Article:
On the Hill: Bring your own girlie drinks | AspenTimes.com
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On the Hill: Bring your own girlie drinks

Katie Redding
The Aspen Times
Aspen, CO Colorado

ASPEN ” “Have a margarita with us at the top?”

Those were the first words out of the two guys on the Ajax Express chairlift with me.

I presumed they meant a drink at the Sundeck, the restaurant at the top of Aspen Mountain. Not exactly.



“You’ll see what we mean when we get to the top,” they promised. “If it’s not your thing, you can ditch us.”

At the top, we offloaded the chair, and I followed them over to where they had stashed a large black backpack. Inside were glasses, ice, margarita mix, and a blender with a two-stroke engine.




The two men gleefully fired up the blender, which sounded like a cross between a jet engine and a lawnmower. Seconds later, they poured out three margaritas.

The portable blender was a hand-me-down from a third friend, they said. His wife had bought it for a long-ago birthday. It certainly was not a cheap gift, either ” according to its website, the TailGator retails for $369.95.

(It is also, inexplicably, marketed almost exclusively toward men. Witness the tagline: “The only really manly way to make girlie drinks.”)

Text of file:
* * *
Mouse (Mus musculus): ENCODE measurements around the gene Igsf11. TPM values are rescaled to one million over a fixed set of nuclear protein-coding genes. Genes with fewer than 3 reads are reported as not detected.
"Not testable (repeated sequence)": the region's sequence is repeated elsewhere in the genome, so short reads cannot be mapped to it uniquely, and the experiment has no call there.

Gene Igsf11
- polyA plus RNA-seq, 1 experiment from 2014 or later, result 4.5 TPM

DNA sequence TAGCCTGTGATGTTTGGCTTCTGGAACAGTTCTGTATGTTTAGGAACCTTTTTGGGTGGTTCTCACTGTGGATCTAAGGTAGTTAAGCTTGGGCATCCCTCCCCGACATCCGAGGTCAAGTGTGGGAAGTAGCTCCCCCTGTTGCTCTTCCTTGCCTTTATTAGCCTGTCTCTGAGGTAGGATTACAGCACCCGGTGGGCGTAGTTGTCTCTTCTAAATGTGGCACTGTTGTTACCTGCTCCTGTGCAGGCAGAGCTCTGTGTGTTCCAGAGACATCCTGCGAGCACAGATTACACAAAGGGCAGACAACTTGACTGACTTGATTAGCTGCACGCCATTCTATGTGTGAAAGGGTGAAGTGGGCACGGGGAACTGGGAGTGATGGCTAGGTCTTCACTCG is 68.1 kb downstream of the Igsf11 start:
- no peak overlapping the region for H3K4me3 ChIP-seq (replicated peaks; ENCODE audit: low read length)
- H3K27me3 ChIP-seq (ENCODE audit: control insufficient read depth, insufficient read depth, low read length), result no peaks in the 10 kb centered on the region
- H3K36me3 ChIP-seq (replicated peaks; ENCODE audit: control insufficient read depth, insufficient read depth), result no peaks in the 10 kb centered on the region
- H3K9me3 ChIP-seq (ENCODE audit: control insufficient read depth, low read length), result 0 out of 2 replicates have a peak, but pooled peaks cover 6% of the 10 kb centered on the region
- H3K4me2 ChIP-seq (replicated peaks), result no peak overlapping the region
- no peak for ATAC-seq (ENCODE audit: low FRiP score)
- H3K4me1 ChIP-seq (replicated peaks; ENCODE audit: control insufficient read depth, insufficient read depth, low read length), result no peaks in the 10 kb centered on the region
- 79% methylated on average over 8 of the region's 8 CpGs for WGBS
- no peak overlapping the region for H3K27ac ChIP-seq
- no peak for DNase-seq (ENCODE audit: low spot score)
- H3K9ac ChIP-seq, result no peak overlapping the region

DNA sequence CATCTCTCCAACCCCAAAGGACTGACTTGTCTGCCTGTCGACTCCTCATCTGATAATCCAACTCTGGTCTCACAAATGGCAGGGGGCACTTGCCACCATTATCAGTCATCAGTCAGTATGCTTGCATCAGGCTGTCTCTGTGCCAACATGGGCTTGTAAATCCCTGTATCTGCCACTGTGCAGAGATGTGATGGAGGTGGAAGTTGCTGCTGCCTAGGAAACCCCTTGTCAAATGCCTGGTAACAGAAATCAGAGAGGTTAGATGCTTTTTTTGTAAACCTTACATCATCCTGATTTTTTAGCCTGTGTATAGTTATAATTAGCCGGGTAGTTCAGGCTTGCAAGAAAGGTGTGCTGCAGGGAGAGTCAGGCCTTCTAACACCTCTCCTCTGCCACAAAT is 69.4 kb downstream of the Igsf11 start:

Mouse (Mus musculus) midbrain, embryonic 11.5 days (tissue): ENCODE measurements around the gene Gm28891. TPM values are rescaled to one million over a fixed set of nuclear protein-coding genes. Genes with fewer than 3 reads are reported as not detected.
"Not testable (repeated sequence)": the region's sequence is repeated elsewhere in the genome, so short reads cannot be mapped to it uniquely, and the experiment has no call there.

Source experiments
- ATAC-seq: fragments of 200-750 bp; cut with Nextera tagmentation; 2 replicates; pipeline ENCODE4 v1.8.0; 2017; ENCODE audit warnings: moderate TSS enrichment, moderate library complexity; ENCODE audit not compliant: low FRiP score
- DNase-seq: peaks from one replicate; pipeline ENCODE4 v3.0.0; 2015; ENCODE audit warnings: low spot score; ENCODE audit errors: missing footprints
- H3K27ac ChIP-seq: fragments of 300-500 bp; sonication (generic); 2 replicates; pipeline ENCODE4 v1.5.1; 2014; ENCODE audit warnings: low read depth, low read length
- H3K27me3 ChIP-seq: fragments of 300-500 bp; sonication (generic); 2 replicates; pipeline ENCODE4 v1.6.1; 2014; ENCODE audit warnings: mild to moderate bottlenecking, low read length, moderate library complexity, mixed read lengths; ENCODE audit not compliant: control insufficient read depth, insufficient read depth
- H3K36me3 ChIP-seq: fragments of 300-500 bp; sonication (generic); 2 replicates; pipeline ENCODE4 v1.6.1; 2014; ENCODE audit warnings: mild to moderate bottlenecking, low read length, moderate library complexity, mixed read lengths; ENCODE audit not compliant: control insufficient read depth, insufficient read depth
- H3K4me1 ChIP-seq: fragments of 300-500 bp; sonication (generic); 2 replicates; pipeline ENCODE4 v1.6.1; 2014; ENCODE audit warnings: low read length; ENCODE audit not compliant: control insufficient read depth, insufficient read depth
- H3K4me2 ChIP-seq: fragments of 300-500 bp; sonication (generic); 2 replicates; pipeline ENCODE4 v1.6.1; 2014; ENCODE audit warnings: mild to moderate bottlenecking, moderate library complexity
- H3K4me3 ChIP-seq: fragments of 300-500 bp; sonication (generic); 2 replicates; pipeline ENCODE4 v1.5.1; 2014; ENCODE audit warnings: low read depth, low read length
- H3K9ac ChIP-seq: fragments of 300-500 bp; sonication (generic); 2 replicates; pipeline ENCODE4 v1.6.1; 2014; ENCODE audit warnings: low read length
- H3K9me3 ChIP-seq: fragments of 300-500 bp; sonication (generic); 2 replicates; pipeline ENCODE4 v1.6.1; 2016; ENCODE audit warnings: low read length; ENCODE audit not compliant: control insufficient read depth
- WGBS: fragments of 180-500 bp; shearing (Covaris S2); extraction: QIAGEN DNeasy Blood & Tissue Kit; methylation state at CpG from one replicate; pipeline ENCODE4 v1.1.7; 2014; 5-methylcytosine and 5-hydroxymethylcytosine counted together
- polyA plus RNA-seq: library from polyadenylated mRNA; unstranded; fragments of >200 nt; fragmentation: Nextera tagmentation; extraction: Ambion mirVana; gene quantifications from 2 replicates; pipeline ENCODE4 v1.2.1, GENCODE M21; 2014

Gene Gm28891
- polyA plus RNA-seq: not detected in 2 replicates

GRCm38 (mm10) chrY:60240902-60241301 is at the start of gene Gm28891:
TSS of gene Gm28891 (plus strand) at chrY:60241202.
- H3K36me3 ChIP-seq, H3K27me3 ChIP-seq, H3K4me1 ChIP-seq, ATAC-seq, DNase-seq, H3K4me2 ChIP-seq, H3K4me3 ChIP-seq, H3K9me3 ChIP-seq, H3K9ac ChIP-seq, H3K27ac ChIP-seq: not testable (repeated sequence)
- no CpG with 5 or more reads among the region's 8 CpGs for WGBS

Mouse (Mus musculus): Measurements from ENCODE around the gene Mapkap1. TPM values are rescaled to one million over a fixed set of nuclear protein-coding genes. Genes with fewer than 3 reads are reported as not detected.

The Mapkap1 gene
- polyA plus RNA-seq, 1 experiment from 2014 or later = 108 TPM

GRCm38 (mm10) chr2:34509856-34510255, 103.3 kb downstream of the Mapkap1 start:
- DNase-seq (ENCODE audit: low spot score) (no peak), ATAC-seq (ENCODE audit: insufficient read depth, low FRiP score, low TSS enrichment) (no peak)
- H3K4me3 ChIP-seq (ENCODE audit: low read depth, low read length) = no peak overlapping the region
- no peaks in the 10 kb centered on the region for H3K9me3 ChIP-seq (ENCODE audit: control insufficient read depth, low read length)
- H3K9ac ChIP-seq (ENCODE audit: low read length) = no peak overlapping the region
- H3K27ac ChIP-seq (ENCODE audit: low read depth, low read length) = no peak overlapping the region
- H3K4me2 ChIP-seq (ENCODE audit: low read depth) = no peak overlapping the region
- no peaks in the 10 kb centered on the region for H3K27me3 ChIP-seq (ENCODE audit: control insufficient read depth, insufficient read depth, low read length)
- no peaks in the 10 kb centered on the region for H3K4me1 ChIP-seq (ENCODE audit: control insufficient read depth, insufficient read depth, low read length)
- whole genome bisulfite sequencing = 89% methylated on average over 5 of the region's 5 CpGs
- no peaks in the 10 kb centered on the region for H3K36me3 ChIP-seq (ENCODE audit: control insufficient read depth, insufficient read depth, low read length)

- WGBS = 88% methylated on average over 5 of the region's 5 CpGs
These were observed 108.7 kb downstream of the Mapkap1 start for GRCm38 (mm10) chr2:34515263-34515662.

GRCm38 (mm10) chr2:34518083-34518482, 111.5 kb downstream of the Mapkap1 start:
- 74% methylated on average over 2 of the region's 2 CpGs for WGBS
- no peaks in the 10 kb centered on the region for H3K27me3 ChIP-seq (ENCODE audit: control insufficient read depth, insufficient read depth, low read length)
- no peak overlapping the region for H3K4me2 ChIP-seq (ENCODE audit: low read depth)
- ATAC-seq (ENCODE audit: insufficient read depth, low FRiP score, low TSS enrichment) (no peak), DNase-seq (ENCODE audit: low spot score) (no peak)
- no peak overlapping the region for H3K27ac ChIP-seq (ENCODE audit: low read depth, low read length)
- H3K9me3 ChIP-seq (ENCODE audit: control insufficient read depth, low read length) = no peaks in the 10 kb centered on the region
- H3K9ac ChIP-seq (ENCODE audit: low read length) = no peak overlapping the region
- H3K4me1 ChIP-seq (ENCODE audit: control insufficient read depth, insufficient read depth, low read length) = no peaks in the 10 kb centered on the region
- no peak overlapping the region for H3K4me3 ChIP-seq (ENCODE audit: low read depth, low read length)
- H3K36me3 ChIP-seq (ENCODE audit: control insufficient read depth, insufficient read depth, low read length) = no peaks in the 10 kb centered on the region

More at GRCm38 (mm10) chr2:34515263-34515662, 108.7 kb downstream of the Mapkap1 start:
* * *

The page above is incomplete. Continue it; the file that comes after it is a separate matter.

Apparently the original TailGator owner ” said to be a famous neurosurgeon busy with neurosurgeon-type things ” never used the blender. But he didn’t want to offend his wife by blatantly giving it away. So he just let it sit in his garage.

But whenever the two friends visited, they begged him to either use the blender or donate it to them. So one day, while the neurosurgeon’s wife was out of the house, he slipped them the green, 2-pound, blending machine.

They still occasionally send him photos of themselves in various locales, holding margaritas, they said. It is apparently an unbelievable addition to a golf cart.

When we were done with our drinks, the two margarita-makers took turns running toward their skis and trying to jump into the bindings. It’s part of their skiing-and-tailgating ritual, they said.

Then they skied off ” presumably to find someone else who might burst out laughing at the sight of a blender at the top of Aspen Mountain.

kredding@aspentimes.com

The slabs and new snow are sitting on a smorgasbord of old snow surfaces that includes crusts, winds slabs, old snow, and some concerning layers of small faceted snow grains. Observers in the last couple days have noted these facets at the top of the snowpack, especially near and below treeline. On sunnier aspects, these facets can be found around layers of melt freeze crusts. New snow that falls may bond poorly where these facets are present. Strong wind speeds prior to Saturday have loaded easterly aspects and cross-load northerly and southerly aspects. New snow will continue to add more of a load to these slopes and make avalanches a real possibility. If you are traveling at higher elevations today, tread lightly around these wind loaded and cross loaded slopes.


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